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Monday, April 21, 2003


Why war in Korea is less probable now

LOS ANGELES -- Many fretful observers, on both sides of the Pacific, are convinced that U.S. military action against North Korea is inevitable. But this gloomy doomsday scenario, it seems to me, becomes increasingly improbable as time goes on.

The gloom originates on the Korean Peninsula, engulfing a paranoid Pyongyang and a shaken Seoul. Recharged with fright in Beijing and Tokyo, it spreads eastward and wafts ominously over America's West Coast, otherwise a happy home to the world's largest Korean diaspora.

The fear here in America is that once Washington finishes in Iraq, it may punch Syria's lights out, wash up and catch its breath for next year's presidential election, and then hit the Democratic People's Republic of Korea -- which is neither a democratic republic nor of the people.

Why won't that happen? For starters, the South Koreans have to understand that while those in the Bush administration may be militarists, they are not remotely stupid. Like their intellectual godfather President Ronald Reagan, who once "bravely" ordered the U.S. military to invade Grenada, Bush's advisers are not looking for fights that might have unhappy endings.

Militarily, North Korea is no puny Iraq; what's more, contiguous South Korea is far more important to America than anything directly bordering Iraq. If they could take out the North without collaterally damaging South Korea, they would in an instant. But they cannot: A thriving democracy and economy, South Korea is an Asian jewel that won't be sacrificed on any neoconservative ideological altar.

Second, the Japanese have to understand that the triumphant elite Republican Guards -- the ones in Washington! -- came to office in 2001 hoping to improve relations with Tokyo, not destroy them. Because of their genome, they still do not trust the Chinese and are more comfortable working closely with a country America has already defeated on the battlefield.

They tend to appreciate Prime Minister Junichiro Koizumi, who deftly pledged Japanese support for the Iraq invasion (against overwhelming domestic opinion) well before the military triumph was anything close to a fact. They know Koizumi's government is in no position to cope with either an Asian arms race or a regional military conflict.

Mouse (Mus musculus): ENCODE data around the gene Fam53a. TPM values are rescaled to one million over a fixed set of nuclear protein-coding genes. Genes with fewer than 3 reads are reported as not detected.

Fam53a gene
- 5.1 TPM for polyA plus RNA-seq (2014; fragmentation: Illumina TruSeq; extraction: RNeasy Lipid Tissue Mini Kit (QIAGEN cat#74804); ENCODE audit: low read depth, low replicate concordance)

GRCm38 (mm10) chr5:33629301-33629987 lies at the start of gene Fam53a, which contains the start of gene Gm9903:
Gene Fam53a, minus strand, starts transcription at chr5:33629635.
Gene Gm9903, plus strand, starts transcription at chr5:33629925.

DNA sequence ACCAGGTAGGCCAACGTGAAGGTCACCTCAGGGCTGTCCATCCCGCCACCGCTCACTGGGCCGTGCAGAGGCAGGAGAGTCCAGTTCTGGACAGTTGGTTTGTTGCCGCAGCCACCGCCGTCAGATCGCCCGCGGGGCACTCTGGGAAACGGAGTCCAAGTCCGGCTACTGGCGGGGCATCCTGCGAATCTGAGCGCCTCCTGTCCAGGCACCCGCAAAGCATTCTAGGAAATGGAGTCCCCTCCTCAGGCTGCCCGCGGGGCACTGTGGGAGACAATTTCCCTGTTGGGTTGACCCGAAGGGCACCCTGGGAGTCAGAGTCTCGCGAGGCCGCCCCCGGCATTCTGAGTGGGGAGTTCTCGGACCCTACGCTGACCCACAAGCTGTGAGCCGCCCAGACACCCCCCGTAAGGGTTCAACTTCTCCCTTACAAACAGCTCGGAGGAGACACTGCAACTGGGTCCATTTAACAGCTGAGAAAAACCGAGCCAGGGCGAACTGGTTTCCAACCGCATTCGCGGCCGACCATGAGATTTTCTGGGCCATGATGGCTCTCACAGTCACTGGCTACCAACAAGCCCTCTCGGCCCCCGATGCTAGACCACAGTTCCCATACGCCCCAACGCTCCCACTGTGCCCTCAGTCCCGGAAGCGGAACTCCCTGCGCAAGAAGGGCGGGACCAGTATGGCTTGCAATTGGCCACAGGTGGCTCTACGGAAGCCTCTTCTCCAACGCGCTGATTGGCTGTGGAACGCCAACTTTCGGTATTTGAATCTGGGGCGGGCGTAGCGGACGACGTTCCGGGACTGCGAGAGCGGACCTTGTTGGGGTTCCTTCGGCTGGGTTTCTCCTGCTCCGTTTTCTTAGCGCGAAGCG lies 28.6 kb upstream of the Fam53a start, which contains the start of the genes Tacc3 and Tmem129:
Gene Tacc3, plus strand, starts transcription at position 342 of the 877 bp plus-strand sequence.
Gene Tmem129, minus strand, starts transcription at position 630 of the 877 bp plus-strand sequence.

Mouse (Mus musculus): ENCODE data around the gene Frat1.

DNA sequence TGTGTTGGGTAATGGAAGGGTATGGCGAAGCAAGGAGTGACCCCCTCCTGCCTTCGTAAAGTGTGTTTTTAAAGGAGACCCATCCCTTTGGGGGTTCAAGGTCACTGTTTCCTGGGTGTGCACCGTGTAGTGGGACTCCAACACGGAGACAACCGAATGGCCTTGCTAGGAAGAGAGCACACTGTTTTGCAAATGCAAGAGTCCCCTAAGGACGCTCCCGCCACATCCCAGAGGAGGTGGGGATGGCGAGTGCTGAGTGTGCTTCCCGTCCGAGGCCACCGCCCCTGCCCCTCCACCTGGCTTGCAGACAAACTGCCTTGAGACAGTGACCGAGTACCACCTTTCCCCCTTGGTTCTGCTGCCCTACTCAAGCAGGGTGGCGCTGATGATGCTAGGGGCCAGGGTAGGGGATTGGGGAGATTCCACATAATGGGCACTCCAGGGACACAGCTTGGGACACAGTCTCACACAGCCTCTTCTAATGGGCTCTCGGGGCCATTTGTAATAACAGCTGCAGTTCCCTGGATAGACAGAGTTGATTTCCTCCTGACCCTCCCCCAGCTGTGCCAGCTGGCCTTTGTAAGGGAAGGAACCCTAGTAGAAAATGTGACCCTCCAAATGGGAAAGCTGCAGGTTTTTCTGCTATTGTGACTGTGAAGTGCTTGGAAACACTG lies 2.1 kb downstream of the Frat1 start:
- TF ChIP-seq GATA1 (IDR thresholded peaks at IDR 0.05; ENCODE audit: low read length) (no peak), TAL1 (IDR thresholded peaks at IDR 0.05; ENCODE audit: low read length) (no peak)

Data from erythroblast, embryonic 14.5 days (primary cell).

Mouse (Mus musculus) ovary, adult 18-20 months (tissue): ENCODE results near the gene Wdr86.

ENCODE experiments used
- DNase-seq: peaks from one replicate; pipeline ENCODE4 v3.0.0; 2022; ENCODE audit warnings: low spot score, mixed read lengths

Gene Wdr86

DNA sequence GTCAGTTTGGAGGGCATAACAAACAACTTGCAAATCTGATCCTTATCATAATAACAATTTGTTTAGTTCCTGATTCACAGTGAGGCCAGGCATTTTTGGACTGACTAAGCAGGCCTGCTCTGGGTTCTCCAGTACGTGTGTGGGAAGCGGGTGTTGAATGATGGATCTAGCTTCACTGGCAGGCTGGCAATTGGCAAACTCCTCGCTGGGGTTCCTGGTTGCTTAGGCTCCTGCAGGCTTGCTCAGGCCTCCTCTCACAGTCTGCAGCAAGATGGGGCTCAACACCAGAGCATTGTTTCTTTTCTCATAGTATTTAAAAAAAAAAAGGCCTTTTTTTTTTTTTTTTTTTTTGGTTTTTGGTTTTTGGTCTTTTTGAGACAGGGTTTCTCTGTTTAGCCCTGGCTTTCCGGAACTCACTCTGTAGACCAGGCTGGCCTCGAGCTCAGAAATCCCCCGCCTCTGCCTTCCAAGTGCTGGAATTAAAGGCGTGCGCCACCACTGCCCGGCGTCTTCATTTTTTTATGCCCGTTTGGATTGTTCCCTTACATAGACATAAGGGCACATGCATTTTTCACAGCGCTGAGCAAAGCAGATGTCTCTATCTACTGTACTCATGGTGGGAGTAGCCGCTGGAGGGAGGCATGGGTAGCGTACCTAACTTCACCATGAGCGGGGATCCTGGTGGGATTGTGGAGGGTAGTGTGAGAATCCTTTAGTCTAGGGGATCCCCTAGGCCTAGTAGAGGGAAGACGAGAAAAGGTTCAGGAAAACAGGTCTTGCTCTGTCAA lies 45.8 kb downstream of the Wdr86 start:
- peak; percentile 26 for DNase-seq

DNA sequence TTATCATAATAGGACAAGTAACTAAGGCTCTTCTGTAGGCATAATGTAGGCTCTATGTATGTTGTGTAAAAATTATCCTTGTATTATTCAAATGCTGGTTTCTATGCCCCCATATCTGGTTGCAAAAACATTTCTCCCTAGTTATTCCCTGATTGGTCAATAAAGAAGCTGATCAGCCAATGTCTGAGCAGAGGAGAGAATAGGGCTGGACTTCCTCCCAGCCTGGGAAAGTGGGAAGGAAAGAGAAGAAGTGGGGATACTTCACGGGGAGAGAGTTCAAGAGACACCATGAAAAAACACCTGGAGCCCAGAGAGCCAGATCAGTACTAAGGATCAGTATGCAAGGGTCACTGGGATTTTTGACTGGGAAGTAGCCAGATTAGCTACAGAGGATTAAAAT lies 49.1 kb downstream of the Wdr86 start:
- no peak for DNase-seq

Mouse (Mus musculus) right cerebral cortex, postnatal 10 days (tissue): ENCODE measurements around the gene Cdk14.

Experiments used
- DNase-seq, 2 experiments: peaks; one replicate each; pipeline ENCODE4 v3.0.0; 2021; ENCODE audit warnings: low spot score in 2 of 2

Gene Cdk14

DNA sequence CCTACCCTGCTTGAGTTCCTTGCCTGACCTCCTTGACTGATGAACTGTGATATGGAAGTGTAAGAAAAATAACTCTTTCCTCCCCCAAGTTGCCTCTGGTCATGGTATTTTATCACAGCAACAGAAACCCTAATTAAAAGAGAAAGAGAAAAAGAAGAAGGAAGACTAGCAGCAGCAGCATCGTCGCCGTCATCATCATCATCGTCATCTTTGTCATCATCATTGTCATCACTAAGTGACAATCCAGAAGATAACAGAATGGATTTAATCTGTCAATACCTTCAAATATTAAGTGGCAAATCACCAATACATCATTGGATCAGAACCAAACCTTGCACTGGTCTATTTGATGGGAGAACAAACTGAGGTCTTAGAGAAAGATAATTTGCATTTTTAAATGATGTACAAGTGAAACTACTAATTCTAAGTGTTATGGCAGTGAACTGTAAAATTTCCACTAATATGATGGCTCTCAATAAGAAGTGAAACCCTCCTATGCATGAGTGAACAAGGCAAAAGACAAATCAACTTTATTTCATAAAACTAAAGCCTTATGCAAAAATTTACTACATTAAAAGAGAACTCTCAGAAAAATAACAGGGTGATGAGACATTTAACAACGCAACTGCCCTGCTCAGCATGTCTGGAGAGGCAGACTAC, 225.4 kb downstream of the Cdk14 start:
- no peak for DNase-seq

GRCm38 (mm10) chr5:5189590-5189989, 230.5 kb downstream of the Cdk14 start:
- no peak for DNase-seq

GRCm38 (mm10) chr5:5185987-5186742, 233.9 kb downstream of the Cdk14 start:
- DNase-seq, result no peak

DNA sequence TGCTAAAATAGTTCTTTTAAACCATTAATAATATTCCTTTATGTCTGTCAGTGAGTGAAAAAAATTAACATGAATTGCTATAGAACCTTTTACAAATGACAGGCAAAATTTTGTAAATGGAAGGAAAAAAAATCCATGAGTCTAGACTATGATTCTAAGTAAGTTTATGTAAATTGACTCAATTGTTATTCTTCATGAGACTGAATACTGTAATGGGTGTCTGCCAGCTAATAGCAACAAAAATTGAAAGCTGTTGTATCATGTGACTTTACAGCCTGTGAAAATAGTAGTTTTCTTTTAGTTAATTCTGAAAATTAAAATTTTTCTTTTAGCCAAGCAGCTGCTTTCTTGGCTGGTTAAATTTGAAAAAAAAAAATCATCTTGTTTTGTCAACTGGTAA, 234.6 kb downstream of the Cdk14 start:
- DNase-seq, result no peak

The Americans -- as well as the Koreans -- know the region is far better off with someone reasonable like Koizumi in power than a successor like Shintaro Ishihara. Recently overwhelmingly re-elected as Tokyo's governor, the outspoken nationalist speaks of North Korea in terms of "revenge." This guy, a Japanese reincarnation of U.S. populist Ross Perot, is a joke that's not funny.

Third, the Chinese, trying to lay low for as long as the world will permit so they can reconstruct their society after much neglect, have come to understand they cannot duck the North Korean issue any longer. Having subsidized Pyongyang for a decade and more, the Chinese are as fed up as anyone with the North Koreans, especially as the comfort level between Beijing and Seoul grows daily.

In the final analysis, the new government of Chinese President Hu Jintao will not allow North Korea's psychopaths to ruin their future by igniting a second Korean war. That's why it agreed earlier this week to have Beijing not only host talks between North Korea and the United States but to participate as a fully responsible partner. The Hu government deserves credit for junking its bankrupt and misleading we-have-no-influence-over-them stance.

And all of this brings us to the North Koreans themselves. Notice how suddenly it is all action. China is pitching in; Japan issues another sincere plea for diplomacy; and even Pyongyang flutters skyward the dovish idea that it will negotiate with Washington, in any format, as long as its need for a nonaggression promise is tendered. Although that attitude could change tomorrow, resurface the week after and be withdrawn in May -- that's the crazy way it works -- ultimately, there is no way out for Pyongyang but negotiation.

Launching an attack south of the demilitarized zone against fellow Korean compatriots, capitalist though they are, makes no sense. Pyongyang will bend to the democratic winds of history as long as the current government feels it has a windshield. That's the nonaggression promise it wants from Washington.

A savvy political adviser in Pyongyang would politely suggest to North Korean leader Kim Jong Il and his elite Communist guard that they listen more carefully to what U.S. Assistant Secretary of State James Kelly says in Beijing than Iraqi President Saddam Hussein listened to U.S. Secretary of State Colin Powell at the United Nations. If they do, there won't be a Korean apocalypse -- precisely because all parties have come to suspect that while Washington's elite Republican Guards are prepared to go to war anywhere, anytime, they're more than eager to give peace a chance.

Tom Plate, a UCLA professor, is a regular columnist for the South China Morning Post and the Honolulu Advertiser. His column is distributed internationally by the Los Angeles Times Syndicate International.

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